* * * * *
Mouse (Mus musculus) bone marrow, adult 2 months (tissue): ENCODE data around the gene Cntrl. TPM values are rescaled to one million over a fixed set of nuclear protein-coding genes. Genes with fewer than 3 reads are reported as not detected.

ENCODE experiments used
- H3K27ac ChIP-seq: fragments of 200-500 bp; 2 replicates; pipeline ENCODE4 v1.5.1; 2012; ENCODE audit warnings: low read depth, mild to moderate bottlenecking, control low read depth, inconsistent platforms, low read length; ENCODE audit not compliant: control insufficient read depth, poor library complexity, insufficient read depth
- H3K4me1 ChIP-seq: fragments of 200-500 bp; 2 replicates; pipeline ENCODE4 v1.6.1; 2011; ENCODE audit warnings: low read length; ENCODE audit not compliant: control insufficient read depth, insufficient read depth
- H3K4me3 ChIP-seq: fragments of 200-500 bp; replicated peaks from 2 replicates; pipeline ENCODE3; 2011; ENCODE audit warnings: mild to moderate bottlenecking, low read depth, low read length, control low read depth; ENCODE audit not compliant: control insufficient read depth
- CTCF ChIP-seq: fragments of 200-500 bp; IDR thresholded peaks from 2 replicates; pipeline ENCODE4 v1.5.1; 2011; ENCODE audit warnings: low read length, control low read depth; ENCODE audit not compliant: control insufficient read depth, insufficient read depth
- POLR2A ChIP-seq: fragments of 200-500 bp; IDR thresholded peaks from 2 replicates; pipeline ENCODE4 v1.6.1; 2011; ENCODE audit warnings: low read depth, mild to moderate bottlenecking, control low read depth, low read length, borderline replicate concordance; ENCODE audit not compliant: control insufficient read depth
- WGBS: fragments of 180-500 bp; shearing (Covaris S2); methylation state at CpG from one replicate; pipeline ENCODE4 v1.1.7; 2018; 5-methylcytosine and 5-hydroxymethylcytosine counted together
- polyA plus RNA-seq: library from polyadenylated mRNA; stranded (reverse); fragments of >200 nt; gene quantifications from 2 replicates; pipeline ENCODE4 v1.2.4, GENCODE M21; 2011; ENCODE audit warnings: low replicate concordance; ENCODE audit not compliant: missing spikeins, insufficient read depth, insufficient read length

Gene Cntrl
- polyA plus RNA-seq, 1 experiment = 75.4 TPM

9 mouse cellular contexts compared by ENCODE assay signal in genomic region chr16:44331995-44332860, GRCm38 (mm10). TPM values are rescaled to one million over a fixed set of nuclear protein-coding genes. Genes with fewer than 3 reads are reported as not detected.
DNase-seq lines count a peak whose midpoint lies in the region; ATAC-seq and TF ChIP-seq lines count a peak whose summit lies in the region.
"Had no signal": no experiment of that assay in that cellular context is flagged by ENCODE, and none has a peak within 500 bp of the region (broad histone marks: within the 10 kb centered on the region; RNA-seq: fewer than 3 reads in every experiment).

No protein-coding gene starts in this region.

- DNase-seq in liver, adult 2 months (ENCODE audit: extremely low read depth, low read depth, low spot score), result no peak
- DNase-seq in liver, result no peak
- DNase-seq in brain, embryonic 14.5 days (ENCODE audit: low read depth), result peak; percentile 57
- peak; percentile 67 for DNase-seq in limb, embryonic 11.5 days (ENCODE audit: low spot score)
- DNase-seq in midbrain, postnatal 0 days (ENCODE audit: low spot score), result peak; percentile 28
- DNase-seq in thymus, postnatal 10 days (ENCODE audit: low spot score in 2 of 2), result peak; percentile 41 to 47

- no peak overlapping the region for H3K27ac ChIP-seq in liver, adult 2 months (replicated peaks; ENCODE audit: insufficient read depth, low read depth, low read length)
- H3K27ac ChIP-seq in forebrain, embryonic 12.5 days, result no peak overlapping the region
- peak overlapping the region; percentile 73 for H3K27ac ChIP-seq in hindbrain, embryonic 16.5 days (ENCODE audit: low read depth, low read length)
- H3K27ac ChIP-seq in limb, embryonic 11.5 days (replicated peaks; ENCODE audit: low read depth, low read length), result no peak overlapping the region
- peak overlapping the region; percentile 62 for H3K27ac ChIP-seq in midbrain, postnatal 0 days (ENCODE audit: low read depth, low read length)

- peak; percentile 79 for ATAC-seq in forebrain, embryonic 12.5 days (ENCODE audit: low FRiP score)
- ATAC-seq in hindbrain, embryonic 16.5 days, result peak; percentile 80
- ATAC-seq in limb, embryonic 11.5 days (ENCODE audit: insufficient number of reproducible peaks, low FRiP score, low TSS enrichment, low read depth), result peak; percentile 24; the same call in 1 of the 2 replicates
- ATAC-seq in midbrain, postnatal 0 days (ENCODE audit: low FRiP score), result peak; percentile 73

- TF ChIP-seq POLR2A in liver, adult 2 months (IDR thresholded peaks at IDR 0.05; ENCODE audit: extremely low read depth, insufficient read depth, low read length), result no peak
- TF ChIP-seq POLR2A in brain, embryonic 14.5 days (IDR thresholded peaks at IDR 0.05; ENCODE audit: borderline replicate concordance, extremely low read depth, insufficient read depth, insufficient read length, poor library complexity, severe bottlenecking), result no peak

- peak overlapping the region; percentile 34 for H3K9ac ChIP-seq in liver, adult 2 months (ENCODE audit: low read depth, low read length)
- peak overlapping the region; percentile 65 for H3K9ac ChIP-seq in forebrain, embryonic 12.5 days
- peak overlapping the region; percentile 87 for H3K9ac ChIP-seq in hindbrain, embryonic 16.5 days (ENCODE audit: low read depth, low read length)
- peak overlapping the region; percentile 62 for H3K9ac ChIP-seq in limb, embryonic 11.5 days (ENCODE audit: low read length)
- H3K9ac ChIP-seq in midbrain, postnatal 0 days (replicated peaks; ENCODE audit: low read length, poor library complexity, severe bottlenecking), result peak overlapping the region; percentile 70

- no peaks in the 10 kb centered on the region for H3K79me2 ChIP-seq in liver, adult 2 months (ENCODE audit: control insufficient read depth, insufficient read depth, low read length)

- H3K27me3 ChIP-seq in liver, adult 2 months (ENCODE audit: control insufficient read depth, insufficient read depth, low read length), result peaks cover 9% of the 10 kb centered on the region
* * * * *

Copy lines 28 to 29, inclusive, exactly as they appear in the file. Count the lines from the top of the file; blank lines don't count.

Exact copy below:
- ATAC-seq in hindbrain, embryonic 16.5 days, result peak; percentile 80
- ATAC-seq in limb, embryonic 11.5 days (ENCODE audit: insufficient number of reproducible peaks, low FRiP score, low TSS enrichment, low read depth), result peak; percentile 24; the same call in 1 of the 2 replicates